Fluid Flow

There are several obvious analogies between circulatory systems and electrical circuits. Current is analogous to the flow of blood, resistors dissipate energy just as viscosity does and batteries provide the energy for the movement of charge carriers in a rough analogy to the beating heart. Of course, batteries are a source of direct current, whose direction is constant corresponding to a constant potential difference. In contrast, the beating heart causes the flow of blood to be pulsatile: the blood pressure is a periodic function of time. This pulsatile flow persists throughout the arterial system, where the periodic voltage of alternating current provides a much better analogy. In the venous system, however, the flow of blood is nearly laminar, and we do not need alternating current to make our analogy with electrical circuits more precise.

We start by observing that the units of pressure are the same as the units of energy density: energy per unit volume. If we equate a volume of blood to a quantity of charge, we see that pressure is strictly analogous to voltage (energy per unit charge). The same correspondence means that flow is strictly analogous to current: volume per unit time corresponds to charge per unit time. The fluid analogy to resistance can then be seen if we solve Poiseuille's Equation for the ratio of pressure drop to flow, which is analogous to the ratio of voltage to current from Ohm's Law:

ΔP / F = 8 η l / (π r4).

The resistance of a length of wire is greater for a longer piece of wire, and less for a thicker piece of wire, just as the flow of water from a hose is less for longer hoses and greater for wider hoses. Thicker wires allow more charge carriers to flow simultaneously, while it takes more work to move the charge carriers a longer distance. This is all consistent with an equation you constructed two sections ago:

R = ρ l / A,
where ρ is the resistivity, l is the length of the wire and A is its cross-sectional area. Comparing this equation to the one above, we see that if
ρ = 8 η / r2,
the analogy is complete. If you have a network of veins like the following, with the pressures on the left all being (approximately) equal (a not unreasonable assumption):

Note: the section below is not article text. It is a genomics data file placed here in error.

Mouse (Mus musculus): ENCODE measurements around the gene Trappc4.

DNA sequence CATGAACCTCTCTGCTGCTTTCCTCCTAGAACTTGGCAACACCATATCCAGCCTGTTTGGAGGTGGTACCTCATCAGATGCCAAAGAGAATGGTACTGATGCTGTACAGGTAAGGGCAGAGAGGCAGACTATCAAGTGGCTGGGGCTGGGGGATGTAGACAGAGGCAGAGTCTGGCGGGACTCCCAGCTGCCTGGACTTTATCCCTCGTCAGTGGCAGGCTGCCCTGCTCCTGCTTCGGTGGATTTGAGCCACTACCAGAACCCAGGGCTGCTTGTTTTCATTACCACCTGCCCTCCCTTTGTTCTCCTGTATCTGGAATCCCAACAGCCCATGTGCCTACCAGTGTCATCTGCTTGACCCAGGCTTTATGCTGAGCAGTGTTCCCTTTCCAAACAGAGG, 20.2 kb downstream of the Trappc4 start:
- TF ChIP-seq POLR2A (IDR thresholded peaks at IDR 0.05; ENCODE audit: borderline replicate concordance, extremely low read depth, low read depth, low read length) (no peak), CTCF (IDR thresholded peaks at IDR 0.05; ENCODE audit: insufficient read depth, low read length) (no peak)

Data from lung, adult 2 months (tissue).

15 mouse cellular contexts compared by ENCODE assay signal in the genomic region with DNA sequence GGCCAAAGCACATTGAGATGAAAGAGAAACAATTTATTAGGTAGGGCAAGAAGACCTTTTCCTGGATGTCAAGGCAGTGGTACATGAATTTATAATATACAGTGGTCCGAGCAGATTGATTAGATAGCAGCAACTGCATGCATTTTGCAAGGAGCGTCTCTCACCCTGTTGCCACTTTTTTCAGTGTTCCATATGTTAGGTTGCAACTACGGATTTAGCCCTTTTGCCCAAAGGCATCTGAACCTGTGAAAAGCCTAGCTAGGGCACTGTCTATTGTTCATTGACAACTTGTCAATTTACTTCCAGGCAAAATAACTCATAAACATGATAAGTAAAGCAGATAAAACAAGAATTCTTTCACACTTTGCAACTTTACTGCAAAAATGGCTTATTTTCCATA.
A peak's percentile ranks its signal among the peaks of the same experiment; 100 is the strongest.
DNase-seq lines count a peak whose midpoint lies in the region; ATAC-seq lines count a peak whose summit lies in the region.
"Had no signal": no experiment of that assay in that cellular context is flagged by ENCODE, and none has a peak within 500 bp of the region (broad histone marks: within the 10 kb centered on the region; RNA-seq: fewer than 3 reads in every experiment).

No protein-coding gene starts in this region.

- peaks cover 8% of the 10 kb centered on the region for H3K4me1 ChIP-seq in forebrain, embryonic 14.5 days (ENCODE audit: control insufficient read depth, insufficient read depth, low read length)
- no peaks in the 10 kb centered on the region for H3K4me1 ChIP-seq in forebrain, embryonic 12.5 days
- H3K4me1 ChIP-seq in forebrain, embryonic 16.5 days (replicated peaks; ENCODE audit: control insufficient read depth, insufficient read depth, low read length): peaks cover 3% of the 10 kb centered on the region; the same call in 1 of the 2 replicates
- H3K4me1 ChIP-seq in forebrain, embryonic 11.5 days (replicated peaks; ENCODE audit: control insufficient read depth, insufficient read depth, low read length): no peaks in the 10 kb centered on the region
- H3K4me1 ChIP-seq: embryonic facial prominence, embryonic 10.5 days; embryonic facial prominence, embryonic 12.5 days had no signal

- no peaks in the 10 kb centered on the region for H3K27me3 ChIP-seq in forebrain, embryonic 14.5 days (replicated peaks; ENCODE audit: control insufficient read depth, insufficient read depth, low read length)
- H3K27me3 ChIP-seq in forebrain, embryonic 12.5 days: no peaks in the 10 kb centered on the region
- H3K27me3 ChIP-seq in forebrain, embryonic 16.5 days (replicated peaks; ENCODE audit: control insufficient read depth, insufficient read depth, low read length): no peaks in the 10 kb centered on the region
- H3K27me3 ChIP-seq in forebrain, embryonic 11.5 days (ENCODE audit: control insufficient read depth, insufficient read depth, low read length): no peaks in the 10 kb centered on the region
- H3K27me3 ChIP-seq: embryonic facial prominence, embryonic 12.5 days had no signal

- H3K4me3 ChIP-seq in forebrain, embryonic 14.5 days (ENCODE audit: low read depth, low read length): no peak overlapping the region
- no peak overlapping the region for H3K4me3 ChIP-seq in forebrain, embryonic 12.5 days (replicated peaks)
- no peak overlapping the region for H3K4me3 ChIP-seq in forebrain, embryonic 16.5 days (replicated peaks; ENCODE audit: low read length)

you can compute pressure drops and flows by replacing it with the electrical circuit on the right and equating currents to flows and voltage drops to pressure drops.

We can also see that Kirchhoff's Laws apply equally well to circulatory systems: if a vessel branches into two, or if two vessels join, the total flow through the two must equal the flow through the single vessel. What was conservation of charge is now conservation of matter (blood). Similarly, in a closed fluid system, the sum of the pressure drops must equal zero: the increased blood pressure at the entrance of the aorta from the heart at systole (the peak of the blood pressure increase during a heartbeat) is completely dissipated by the time the blood returns from the vena cava into the heart: the blood there is barely moving, and in fact requires help from the movement of surrounding muscles and a system of one-way valves. Of course, circulatory systems are not strictly closed: fluid can pass through the membranes of the blood vessels and, of course, the vessels themselves can be broken. But we can ignore these small and exceptional events in the analyses we are about to undertake.

In real circulatory systems, one vessel may split into two or two vessels may join into one. Hence while the entire system is a vastly complicated network of billions of vessels, flow problems ultimately come down to three vessels at a time. In this applet, you are given the characteristics of a small network of veins and will use your knowledge of electrical circuits to compute the total pressure drop and the flow through several of the veins.

You need a Java-capable browser to be able to use the applets. If they do not work with your Windows system, download the Java VM (Virtual Machine) for your version of Windows at the download section at java.sun.com.

It is important to recognize the limits of analogies such as the one we have drawn here between Ohm's Law and Poiseuille's Equation. When we discussed Ohm's Law, we mentioned that it was analogous to the equation for heat conduction as well as to the one for diffusion. The physical basis for the latter analogies is the fact that all three processes are diffusive: at their heart, they are random or stochastic processes. Molecules diffuse by random collisions, heat diffuses through random motion of electrons and electrical current results from electron drift, which involves collisions with atoms and other electrons. But while a fluid at finite temperature does experience thermal motion, the laminar flow described by Poiseuille's Equation is essentially a deterministic process: each "parcel" of fluid is pushed along the pipe in largely linear motion under the influence of pressure. So while the formal analogy between Ohm's Law and Poiseuille's Equation is valid and extremely useful in solving a wide class of problems, it is not based on common underlying physics.

The next section introduces the simple harmonic oscillator and wave kinematics.

©2013, Kenneth R. Koehler. All Rights Reserved. This document may be freely reproduced provided that this copyright notice is included.

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